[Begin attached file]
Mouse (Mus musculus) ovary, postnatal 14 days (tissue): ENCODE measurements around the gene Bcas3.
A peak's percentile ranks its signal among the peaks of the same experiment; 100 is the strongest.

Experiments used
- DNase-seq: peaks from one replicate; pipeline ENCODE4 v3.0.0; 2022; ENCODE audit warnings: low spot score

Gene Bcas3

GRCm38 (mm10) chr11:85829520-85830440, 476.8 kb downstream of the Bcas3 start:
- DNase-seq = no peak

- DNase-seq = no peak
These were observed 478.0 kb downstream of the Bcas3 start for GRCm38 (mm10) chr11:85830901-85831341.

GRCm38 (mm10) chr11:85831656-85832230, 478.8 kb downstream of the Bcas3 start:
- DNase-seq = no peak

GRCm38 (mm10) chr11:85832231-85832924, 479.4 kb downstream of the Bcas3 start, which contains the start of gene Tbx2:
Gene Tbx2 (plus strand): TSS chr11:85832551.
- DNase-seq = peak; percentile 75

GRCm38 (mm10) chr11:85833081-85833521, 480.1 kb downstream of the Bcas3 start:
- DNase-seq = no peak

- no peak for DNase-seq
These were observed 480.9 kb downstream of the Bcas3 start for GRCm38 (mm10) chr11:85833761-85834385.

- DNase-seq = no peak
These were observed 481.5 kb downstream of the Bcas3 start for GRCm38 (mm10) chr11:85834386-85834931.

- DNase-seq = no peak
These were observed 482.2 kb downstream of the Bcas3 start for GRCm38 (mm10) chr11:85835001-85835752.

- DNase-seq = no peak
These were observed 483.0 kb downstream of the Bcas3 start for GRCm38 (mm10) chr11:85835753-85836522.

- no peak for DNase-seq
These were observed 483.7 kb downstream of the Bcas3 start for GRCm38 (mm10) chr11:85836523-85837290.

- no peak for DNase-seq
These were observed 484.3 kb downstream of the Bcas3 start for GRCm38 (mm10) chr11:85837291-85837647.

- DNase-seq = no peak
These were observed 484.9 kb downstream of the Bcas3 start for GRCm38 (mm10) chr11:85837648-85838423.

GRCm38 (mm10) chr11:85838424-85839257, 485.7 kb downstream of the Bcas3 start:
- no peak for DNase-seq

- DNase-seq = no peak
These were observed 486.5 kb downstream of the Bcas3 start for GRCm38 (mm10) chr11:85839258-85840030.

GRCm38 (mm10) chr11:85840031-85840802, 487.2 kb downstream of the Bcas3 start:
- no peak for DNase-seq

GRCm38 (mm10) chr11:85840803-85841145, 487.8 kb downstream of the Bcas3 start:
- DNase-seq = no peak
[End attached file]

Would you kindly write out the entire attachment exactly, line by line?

Mouse (Mus musculus) ovary, postnatal 14 days (tissue): ENCODE measurements around the gene Bcas3.
A peak's percentile ranks its signal among the peaks of the same experiment; 100 is the strongest.

Experiments used
- DNase-seq: peaks from one replicate; pipeline ENCODE4 v3.0.0; 2022; ENCODE audit warnings: low spot score

Gene Bcas3

GRCm38 (mm10) chr11:85829520-85830440, 476.8 kb downstream of the Bcas3 start:
- DNase-seq = no peak

- DNase-seq = no peak
These were observed 478.0 kb downstream of the Bcas3 start for GRCm38 (mm10) chr11:85830901-85831341.

GRCm38 (mm10) chr11:85831656-85832230, 478.8 kb downstream of the Bcas3 start:
- DNase-seq = no peak

GRCm38 (mm10) chr11:85832231-85832924, 479.4 kb downstream of the Bcas3 start, which contains the start of gene Tbx2:
Gene Tbx2 (plus strand): TSS chr11:85832551.
- DNase-seq = peak; percentile 75

GRCm38 (mm10) chr11:85833081-85833521, 480.1 kb downstream of the Bcas3 start:
- DNase-seq = no peak

- no peak for DNase-seq
These were observed 480.9 kb downstream of the Bcas3 start for GRCm38 (mm10) chr11:85833761-85834385.

- DNase-seq = no peak
These were observed 481.5 kb downstream of the Bcas3 start for GRCm38 (mm10) chr11:85834386-85834931.

- DNase-seq = no peak
These were observed 482.2 kb downstream of the Bcas3 start for GRCm38 (mm10) chr11:85835001-85835752.

- DNase-seq = no peak
These were observed 483.0 kb downstream of the Bcas3 start for GRCm38 (mm10) chr11:85835753-85836522.

- no peak for DNase-seq
These were observed 483.7 kb downstream of the Bcas3 start for GRCm38 (mm10) chr11:85836523-85837290.

- no peak for DNase-seq
These were observed 484.3 kb downstream of the Bcas3 start for GRCm38 (mm10) chr11:85837291-85837647.

- DNase-seq = no peak
These were observed 484.9 kb downstream of the Bcas3 start for GRCm38 (mm10) chr11:85837648-85838423.

GRCm38 (mm10) chr11:85838424-85839257, 485.7 kb downstream of the Bcas3 start:
- no peak for DNase-seq

- DNase-seq = no peak
These were observed 486.5 kb downstream of the Bcas3 start for GRCm38 (mm10) chr11:85839258-85840030.

GRCm38 (mm10) chr11:85840031-85840802, 487.2 kb downstream of the Bcas3 start:
- no peak for DNase-seq

GRCm38 (mm10) chr11:85840803-85841145, 487.8 kb downstream of the Bcas3 start:
- DNase-seq = no peak